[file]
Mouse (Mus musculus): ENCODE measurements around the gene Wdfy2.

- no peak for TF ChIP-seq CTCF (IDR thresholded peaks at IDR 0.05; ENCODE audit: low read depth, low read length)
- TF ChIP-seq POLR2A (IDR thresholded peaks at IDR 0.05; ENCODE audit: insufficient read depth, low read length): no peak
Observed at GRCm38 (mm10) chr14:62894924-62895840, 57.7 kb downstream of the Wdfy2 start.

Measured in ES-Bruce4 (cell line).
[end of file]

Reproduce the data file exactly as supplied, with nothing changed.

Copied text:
Mouse (Mus musculus): ENCODE measurements around the gene Wdfy2.

- no peak for TF ChIP-seq CTCF (IDR thresholded peaks at IDR 0.05; ENCODE audit: low read depth, low read length)
- TF ChIP-seq POLR2A (IDR thresholded peaks at IDR 0.05; ENCODE audit: insufficient read depth, low read length): no peak
Observed at GRCm38 (mm10) chr14:62894924-62895840, 57.7 kb downstream of the Wdfy2 start.

Measured in ES-Bruce4 (cell line).